Friday, October 22, 2010

How Do You Handle Rejection?

A thick skin is needed when you're a writer.  Rejection is almost always part of the equation as you work on getting your writing represented, published, edited, read .... all of the above.  And even if everything were to go smoothly there's still bound to be some rejection.  Not all readers will like your book and you will hear/read some reviews that will be hard to take.

So how do you handle rejection?

For me it's a seesaw experience.  Some days I'll receive a rejection letter and I'll think the agent/editor is swamped and didn't really understand what they were turning down.  Other days it'll cut me to the quick and I'm sure I must give up the idea of being an author.

The thing I've learned over time is that you need to keep everything in perspective.  A common comment I've received on rejection letters from agents I've queried is a reminder that this is a subjective business.  What one person likes another may not and visa versa. 

Keeping that in mind you also need to look back at the rejections you've received and ask some questions.  For example, have you received some rejection letters that are not the usual form letter?  A personal note should encourage you.  They are not very common.  Also, did the rejection come after a request for a partial or a full sample of your manuscript?  This should also tell you something.  Maybe your query letter needs to be amped up a bit.  Maybe you need to get more feedback from your beta readers and punch up the manscript a bit more so that a partial leads to a full which will lead to a contract.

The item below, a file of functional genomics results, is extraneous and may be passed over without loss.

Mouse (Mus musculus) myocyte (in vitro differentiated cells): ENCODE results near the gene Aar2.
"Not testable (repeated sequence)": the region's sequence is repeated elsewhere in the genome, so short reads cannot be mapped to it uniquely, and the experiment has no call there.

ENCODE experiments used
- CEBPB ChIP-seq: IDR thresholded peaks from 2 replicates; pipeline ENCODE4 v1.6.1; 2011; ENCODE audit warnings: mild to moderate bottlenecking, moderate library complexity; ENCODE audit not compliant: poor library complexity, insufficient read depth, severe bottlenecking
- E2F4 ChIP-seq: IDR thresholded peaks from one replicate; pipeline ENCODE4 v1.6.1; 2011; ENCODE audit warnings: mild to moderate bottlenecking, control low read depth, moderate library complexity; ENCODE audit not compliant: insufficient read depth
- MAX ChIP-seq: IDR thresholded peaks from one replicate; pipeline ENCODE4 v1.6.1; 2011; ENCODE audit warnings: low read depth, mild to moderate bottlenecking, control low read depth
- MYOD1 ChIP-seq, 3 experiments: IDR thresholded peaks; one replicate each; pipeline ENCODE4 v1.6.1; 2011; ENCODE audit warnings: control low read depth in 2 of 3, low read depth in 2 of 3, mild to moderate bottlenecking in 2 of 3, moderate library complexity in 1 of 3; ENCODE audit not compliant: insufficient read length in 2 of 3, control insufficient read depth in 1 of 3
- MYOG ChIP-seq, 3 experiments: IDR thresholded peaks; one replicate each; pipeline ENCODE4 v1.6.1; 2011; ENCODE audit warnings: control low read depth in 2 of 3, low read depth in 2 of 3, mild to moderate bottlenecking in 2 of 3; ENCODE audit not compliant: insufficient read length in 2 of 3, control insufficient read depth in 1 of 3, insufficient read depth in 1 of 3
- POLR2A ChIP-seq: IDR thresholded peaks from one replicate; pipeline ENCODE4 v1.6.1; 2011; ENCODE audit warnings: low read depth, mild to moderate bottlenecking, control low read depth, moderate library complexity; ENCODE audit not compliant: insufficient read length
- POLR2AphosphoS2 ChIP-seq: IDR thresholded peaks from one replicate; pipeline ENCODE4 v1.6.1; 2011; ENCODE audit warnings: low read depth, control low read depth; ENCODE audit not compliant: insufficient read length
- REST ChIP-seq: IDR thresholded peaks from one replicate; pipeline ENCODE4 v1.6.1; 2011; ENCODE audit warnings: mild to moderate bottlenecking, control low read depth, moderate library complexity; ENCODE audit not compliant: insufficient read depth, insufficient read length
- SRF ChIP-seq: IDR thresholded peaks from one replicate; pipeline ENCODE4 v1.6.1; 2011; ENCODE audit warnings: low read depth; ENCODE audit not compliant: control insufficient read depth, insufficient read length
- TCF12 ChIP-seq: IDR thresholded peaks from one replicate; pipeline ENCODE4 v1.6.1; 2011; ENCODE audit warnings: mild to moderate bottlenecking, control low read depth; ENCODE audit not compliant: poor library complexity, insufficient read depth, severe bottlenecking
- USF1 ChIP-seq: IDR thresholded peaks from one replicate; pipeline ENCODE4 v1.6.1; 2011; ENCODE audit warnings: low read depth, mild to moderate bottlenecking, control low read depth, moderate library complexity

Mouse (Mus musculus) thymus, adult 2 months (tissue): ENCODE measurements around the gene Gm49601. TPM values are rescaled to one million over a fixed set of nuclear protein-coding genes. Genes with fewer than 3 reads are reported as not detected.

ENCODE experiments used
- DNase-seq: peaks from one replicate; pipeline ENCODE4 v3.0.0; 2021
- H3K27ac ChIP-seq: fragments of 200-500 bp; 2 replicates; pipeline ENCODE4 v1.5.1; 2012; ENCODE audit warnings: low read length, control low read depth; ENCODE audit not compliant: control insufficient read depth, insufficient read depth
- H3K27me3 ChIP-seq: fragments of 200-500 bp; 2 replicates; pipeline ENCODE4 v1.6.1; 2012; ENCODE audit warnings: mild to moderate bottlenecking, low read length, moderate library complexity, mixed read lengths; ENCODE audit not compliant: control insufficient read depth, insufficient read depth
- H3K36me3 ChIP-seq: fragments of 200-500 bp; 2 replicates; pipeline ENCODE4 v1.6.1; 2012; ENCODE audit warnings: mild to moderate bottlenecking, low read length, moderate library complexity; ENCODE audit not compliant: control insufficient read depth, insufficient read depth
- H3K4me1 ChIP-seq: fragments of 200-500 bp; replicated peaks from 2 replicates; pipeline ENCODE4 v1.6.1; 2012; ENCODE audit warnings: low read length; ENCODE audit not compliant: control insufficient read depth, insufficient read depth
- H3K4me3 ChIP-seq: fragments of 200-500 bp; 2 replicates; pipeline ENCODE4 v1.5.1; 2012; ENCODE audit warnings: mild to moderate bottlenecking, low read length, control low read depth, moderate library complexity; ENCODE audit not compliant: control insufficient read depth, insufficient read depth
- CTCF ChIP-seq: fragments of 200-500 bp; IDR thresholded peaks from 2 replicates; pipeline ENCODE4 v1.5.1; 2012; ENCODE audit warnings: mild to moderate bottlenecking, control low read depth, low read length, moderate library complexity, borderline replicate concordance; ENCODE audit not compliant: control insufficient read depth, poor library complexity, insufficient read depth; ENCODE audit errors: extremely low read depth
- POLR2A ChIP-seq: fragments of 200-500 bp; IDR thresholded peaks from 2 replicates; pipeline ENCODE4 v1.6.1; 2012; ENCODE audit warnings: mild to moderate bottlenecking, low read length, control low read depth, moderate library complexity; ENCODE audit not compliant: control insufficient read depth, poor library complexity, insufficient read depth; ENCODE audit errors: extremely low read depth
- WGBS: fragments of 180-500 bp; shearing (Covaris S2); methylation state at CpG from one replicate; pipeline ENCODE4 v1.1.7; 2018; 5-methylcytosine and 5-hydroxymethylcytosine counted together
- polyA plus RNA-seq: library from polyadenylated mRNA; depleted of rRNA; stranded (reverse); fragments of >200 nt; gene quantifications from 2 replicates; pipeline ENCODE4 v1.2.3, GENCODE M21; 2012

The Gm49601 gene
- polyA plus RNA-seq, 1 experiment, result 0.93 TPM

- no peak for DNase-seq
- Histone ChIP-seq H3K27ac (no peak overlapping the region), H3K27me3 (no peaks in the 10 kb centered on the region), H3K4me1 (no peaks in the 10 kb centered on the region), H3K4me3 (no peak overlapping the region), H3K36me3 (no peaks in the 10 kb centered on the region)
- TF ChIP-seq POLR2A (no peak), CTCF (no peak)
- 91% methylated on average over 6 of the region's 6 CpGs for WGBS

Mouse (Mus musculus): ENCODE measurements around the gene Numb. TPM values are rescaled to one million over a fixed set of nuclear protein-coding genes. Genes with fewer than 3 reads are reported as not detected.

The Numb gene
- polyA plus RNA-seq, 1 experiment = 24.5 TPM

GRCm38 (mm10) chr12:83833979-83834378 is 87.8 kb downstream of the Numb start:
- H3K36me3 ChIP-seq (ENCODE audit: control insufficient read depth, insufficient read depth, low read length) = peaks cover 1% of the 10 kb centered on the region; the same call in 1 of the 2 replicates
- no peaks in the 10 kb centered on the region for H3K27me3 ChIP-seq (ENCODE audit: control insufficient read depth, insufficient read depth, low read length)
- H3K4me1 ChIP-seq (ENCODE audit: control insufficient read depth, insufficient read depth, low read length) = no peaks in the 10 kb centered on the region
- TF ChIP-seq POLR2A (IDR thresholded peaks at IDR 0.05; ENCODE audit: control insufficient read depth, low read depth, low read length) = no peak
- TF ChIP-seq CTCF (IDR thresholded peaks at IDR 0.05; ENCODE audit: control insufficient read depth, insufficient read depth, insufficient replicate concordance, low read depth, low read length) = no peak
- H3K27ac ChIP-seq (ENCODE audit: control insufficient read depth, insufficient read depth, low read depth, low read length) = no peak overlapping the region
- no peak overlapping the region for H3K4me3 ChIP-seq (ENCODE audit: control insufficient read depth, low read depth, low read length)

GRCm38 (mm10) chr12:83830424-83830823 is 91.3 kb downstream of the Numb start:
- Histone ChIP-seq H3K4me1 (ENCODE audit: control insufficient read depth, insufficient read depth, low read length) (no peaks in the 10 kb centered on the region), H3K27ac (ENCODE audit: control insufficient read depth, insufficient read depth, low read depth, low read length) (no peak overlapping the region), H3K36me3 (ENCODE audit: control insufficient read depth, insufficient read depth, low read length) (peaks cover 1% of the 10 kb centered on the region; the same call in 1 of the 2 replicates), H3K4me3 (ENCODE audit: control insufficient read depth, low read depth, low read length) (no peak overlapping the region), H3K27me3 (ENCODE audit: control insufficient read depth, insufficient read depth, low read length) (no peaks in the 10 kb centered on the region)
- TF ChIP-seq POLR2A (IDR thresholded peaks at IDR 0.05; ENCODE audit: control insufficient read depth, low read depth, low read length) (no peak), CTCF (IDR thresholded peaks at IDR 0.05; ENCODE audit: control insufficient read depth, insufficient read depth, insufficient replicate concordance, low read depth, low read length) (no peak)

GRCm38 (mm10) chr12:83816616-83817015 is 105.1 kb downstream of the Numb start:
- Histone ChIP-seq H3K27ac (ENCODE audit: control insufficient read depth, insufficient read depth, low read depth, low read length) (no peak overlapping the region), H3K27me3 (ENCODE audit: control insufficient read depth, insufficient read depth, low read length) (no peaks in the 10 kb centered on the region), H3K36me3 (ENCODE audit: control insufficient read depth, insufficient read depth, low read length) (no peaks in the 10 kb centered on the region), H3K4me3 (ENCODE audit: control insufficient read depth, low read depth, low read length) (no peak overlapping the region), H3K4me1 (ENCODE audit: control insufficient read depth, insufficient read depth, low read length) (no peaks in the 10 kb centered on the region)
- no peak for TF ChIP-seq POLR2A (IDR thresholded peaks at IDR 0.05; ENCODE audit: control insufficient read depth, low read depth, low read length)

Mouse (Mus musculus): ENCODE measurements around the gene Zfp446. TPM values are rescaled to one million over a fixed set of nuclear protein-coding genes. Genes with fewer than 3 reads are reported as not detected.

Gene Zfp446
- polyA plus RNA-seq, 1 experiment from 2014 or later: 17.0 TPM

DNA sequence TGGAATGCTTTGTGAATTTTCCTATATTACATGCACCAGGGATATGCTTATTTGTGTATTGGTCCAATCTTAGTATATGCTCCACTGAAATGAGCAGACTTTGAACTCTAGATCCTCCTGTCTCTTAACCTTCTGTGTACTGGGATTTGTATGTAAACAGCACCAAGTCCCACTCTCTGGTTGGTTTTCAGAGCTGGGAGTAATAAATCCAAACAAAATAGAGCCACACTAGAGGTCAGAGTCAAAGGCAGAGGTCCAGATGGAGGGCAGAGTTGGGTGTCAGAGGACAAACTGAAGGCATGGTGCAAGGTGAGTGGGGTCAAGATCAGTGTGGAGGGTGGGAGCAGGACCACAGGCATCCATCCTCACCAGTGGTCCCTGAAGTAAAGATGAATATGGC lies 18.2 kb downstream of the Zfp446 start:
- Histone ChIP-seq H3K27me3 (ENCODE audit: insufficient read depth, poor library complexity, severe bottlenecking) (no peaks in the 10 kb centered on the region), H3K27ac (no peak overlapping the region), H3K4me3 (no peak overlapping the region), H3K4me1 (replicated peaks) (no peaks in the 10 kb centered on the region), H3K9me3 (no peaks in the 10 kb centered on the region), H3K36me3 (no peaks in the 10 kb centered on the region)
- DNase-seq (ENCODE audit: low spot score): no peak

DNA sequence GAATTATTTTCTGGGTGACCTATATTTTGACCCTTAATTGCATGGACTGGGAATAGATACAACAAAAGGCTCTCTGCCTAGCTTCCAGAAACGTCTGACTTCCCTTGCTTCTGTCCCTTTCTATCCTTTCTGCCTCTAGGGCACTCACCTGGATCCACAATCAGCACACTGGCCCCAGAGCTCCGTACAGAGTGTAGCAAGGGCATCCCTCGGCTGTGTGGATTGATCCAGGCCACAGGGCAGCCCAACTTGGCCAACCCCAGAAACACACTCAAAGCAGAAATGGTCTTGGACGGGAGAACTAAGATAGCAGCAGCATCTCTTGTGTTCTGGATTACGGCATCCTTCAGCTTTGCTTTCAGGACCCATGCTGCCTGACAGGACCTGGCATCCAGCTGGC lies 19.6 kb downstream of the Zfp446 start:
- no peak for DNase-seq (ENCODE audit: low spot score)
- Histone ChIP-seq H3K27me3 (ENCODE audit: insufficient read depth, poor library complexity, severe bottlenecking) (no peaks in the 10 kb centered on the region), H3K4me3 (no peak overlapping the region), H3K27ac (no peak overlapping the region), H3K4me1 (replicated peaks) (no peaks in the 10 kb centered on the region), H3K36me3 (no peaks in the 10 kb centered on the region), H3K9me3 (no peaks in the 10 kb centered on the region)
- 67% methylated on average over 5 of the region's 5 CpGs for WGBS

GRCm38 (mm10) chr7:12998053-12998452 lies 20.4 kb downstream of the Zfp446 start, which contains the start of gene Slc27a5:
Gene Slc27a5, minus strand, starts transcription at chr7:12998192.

It's important to remember that a rejection is not a rejection of you.  And it may be just what you need to get yourself moving toward the goal we all wish to achieve, which is having our work out there being read and enjoyed by others. 


  1. Great words of encouragement -- keeping it all in perspective is a good way to go about receiving and handling rejection. Not just as an author, but for all aspects in your life.
    And so true, it's important to remember the rejection is not personal. Nicely put :)

    The best piece of advice I ever got on the subject of rejection, was the 24hr rule. That means, once you've received a rejection, you have 24hrs to sulk and harbor on said rejection. After 24hrs of sulking, you have to move on -- take the lesson and learn from it. If you don't, the rejections will get the better of you. And we can't have that, can we?
    It's kinda like giving yourself permission to grieve, I guess. It works for me, anyway. Although I'm yet to experience the review side of that as my debut book is due for release in a month or so.

  2. Great advice. I worked in Hollywood and on stage productions for more than 25 years before I became a writer. Writing rejections are nothing compared to hearing that dreaded word - NEXT! - said right to your face. =)